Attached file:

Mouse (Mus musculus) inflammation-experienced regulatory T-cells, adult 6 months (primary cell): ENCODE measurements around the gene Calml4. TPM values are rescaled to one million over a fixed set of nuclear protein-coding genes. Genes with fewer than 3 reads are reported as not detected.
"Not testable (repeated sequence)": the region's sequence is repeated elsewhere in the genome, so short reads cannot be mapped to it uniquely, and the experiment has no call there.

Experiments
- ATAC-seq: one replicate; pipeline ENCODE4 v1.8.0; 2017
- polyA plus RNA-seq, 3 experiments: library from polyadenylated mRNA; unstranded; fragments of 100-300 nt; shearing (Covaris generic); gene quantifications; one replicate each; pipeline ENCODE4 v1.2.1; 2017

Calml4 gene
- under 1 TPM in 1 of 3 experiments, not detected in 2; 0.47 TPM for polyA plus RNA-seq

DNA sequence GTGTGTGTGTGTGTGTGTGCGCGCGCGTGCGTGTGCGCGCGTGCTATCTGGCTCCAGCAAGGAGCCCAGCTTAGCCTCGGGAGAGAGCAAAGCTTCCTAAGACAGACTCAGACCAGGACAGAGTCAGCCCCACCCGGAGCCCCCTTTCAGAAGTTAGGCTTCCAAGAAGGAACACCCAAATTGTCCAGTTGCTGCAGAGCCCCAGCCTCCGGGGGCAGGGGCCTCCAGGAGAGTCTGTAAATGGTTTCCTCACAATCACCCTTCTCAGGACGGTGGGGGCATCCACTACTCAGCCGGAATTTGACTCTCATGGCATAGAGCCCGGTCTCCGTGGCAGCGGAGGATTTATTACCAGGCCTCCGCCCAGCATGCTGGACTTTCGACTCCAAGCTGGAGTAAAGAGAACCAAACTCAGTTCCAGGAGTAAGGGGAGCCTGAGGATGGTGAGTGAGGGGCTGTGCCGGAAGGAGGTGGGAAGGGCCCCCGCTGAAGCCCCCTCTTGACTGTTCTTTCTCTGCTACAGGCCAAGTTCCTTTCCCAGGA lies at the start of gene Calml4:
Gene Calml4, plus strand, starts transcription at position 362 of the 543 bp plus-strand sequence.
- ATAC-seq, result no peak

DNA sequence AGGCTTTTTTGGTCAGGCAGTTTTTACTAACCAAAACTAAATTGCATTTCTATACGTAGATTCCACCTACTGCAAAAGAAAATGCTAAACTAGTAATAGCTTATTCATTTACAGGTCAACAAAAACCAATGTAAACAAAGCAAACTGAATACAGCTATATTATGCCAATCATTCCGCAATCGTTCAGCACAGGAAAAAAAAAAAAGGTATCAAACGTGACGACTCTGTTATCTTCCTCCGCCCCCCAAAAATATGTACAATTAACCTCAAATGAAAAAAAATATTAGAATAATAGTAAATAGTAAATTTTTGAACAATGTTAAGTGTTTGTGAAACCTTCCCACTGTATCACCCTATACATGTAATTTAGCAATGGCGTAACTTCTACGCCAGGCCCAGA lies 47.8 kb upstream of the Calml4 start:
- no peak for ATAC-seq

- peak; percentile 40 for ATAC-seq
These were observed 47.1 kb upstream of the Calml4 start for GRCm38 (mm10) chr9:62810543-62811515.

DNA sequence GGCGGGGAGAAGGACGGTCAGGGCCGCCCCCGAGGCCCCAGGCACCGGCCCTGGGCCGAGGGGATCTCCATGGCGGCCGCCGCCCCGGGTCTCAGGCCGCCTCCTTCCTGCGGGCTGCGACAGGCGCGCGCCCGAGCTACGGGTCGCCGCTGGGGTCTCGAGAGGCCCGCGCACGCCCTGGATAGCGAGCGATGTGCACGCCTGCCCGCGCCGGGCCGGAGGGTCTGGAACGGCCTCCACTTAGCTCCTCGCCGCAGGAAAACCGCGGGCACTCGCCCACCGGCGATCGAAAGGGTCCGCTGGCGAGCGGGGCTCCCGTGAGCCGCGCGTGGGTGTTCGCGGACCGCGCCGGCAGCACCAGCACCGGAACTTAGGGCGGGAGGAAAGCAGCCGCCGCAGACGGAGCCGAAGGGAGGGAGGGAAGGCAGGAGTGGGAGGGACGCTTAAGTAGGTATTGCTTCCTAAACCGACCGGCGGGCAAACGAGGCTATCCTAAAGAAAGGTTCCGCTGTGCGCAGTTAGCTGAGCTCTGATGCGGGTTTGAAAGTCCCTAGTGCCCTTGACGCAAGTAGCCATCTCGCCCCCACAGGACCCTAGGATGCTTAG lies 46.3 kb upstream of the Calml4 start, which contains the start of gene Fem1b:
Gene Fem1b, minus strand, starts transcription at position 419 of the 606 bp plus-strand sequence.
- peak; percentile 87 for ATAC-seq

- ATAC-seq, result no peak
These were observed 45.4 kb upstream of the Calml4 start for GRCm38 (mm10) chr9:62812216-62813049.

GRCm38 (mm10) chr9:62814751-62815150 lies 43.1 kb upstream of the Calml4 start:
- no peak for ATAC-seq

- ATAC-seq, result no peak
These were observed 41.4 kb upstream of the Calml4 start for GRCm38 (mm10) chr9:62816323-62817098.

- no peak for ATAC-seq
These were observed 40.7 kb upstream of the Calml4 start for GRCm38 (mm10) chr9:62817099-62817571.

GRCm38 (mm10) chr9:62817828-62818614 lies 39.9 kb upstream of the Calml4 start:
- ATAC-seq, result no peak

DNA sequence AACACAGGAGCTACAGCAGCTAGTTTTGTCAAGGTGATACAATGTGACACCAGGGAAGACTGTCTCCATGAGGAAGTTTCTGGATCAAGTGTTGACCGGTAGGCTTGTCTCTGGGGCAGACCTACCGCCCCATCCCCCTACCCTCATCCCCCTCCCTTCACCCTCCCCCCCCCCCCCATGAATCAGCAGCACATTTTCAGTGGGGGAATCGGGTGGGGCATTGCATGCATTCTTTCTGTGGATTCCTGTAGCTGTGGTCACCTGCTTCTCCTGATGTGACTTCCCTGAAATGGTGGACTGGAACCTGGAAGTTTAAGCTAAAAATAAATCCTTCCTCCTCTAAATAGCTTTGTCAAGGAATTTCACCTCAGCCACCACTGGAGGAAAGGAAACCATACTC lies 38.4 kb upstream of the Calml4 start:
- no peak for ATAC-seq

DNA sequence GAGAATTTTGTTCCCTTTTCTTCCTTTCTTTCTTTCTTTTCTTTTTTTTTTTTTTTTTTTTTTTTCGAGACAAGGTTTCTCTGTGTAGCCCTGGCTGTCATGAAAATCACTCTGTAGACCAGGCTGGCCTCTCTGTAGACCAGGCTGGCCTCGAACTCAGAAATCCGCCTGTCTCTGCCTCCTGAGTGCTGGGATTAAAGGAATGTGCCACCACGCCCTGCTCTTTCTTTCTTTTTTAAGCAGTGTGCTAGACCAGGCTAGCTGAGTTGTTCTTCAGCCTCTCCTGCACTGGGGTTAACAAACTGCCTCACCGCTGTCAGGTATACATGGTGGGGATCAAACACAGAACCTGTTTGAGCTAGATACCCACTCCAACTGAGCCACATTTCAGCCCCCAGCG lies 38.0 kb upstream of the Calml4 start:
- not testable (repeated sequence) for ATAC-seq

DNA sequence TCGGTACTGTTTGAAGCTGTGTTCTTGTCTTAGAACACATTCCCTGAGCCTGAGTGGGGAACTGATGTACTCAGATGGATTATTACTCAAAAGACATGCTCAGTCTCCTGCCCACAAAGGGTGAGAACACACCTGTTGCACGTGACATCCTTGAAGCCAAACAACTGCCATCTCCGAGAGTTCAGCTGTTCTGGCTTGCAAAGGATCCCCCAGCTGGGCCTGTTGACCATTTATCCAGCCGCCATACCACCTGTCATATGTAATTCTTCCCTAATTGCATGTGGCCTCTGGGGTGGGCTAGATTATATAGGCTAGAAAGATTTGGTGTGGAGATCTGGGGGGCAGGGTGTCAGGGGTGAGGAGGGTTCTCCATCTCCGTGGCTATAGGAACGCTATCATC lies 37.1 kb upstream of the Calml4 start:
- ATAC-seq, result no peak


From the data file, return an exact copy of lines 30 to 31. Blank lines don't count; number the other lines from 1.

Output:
DNA sequence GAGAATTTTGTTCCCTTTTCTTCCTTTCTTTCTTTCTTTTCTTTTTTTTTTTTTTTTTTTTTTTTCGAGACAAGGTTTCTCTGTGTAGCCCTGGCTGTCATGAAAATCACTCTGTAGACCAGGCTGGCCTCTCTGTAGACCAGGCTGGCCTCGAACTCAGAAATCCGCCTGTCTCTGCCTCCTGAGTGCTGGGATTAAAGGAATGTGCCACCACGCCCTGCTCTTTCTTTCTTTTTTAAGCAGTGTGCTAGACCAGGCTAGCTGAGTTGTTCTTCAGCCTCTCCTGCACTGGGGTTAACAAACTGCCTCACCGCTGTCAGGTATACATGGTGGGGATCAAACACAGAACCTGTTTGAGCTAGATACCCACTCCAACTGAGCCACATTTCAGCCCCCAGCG lies 38.0 kb upstream of the Calml4 start:
- not testable (repeated sequence) for ATAC-seq